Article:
SAND LINES is the culmination of an extended suite composed by saxophonist, composer and bandleader Jeremy Rose for his longstanding Sydney quartet; a new addition to Rose’s growing Earshift Music label – a rich exposition of compositional ideas that unravel upon the musicians own terms, featuring the group’s subliminal interactions and unique subtlety.
The pieces on Sand Lines unfold with moments of deftness and a sense of searching with itinerants that transform through Rose’s extended compositions, allowing the improvisation and composed material to serve an unspoken musical agenda. “The music undertakes a journey with improvised sections that build from the notated material,” explains Rose, “I was getting into longer form compositions in which create a blurred line between the improvisation and composition.”
Rose manages to choose musicians who advance his compositions forward yet on their own terms. This lineup of some of Sydney’s best does so with creative spirit. “I’ve been working with most of these musicians off and on over the past 10 years. There’s a chemistry and aesthetic kinship that is captured on this album, brought about by the facilitation of each individual’s improvised voice in the music.” The pieces were developed over a two-year period of performing in and around Sydney, including a development performance at a pop-up venue in Sydney’s The Rocks in 2012. “I’ve wanted to record this group for a while now and I am grateful to be finally releasing this album, particularly given Boneham’s departure for USA,” says Rose.
Bassist Alex Boneham, who Rose co-leads The Vampires with, contributes robust accompaniment lines and a beautiful arco bass solo on Hegemony. Boneham relocated to Los Angeles shortly after this recording to commence his studies at the Thelonius Monk Institute, studying and performing with jazz legends Herbie Hancock and Wayne Shorter. Jackson Harrison is one of his generations most consummate and articulate jazz pianists. Harrison has collaborated with Rose in numerous contexts, including a duo recording for ABC Jazz, and the Compass saxophone quartet album Oneirology. Their longstanding chemistry is highlighted here with fine accompaniment and dialogue. Drummer James Waples has also been a long term collaborator of Rose, and a local favourite on the Sydney jazz scene, collaborating with veteran pianist Mike Nock and The Necks’ Chris Abrahams. He contributes here with incredible nuance support and rapturous energy. Guest guitarist Carl Morgan provides a pertinent addition to the album, contributing solos and accompaniment on two tracks.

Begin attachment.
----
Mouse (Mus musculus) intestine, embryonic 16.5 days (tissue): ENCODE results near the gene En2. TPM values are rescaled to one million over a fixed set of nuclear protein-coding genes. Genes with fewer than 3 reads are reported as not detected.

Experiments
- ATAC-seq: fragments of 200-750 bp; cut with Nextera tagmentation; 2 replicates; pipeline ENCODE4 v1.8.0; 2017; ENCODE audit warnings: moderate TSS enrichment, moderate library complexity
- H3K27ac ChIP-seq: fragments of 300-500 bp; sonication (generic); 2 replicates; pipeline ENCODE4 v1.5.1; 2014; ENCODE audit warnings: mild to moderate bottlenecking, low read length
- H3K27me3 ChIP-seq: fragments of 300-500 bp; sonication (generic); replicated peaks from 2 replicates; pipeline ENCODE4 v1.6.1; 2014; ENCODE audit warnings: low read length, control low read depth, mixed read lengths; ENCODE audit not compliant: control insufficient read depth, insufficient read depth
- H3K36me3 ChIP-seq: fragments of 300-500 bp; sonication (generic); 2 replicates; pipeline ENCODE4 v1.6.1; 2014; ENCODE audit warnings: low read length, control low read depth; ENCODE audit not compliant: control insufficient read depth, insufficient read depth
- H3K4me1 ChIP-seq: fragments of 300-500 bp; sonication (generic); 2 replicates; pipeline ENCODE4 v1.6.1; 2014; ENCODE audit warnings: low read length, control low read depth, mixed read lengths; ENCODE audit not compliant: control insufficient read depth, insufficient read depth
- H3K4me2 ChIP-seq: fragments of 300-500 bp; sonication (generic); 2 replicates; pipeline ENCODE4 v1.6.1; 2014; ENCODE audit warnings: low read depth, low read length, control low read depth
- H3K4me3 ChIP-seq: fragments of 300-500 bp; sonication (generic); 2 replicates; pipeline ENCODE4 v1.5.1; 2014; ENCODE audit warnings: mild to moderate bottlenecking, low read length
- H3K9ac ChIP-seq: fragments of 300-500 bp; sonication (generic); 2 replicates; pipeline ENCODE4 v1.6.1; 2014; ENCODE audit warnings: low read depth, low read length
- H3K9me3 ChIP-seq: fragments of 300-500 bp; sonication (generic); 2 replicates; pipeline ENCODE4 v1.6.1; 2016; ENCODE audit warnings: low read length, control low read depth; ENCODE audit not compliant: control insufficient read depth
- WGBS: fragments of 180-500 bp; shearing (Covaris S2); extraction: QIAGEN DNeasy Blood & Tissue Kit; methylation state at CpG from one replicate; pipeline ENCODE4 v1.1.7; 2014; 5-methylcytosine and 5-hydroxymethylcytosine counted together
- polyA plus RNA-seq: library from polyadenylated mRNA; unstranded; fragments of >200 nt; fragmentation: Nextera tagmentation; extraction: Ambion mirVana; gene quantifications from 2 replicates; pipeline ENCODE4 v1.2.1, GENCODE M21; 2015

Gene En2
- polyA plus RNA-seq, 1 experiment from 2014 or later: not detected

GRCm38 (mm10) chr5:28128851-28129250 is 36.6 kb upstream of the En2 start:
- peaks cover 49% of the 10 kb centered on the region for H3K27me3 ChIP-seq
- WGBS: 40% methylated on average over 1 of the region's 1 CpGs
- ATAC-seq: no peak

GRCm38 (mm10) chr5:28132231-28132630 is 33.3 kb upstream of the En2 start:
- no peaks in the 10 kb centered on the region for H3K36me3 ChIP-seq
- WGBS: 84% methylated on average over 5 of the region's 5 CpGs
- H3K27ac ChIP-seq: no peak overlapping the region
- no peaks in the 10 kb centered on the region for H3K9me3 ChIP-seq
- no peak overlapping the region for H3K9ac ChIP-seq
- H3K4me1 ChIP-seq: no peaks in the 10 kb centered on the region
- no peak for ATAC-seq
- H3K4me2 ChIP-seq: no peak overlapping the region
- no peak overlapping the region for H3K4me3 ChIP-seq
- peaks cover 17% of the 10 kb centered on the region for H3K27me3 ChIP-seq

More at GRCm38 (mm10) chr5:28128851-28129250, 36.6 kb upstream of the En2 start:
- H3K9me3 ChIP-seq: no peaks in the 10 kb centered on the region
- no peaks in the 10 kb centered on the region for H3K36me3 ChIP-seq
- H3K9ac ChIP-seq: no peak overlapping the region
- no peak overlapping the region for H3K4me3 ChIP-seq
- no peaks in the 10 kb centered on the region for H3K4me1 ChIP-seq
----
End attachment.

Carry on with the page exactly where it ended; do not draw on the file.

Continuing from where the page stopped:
As for Rose, his recent activities includes joining Cameron Undy’s 20th Century Dog, performances with new music specialists Ensemble Offspring, and a recording with his newly formed Earshift Orchestra. Jeremy regularly performs around Australia and overseas with a range of projects including The Vampires, The Strides, Jeremy Rose Quartet, Compass Quartet, and a range of improvised music contexts. Rose has received numerous awards including the 2009 Bell Award for Jazz Artist of the Year, was a two-time finalist in the APRA/MCA Art Music Awards and the Freedom Jazz Fellowship. His musical trajectory is wide and encompasses a pluralistic worldview.
The album’s title track Sand Lines comes from the idea of leaving a trail behind on an unexplored journey and a personal significance of having grown up on the beach in Sydney - nostalgia of a sense childhood solitary freedom, escapism, and being a part of nature. The Long Way Home is dedicated to regional touring, with memories of driving through Kangaroo Valley on the NSW South Coast. Hegemony is a nod to the American domination of the cultural diet in Australia. Mind over Matter is a tribute to saxophonist Dave Ades (1961-2013) with whom Jeremy was fortunate to have as a mentor, friend and fellow surfer for a number of years before he tragically passed away. His spirit is remembered in this composition, which navigates challenging composed material before breaking free to the improvised sections, with plenty of freedom to jam on a slightly funky groove. Precipice is about the edge between composed and improvised material, part of the impetus for the album. Debt Spiral is a tribute to Australia’s former and possibly worst treasurer Joe Hockey, who famously once said “poor people don’t drive cars”, and almost ran Rose over whilst driving his 4WD in a suburban street in Sydney’s Lower North Shore.
Rose sums up the album: “Sand Lines is about committing to an idea and seeing it through to fruition. It is the point, the precipice, at which we must continue with our intention. The process of improvisation and composition are like that in many ways, and these pieces contain micro-worlds of musical narrative that the players adopt and run with, creating much more than the notated composition - it is a performance.”
“Rose shows us subtle glimpses of a marvelous technique and plays with the restraint of a true master.” Limelight Magazine
“Rose is developing into a significant Australian voice” (Dr Michael Webb, jazz-planet)
“With their snaking melodies and switch-back rhythms, Jeremy Rose’s compositions stand out from the pack.” SMH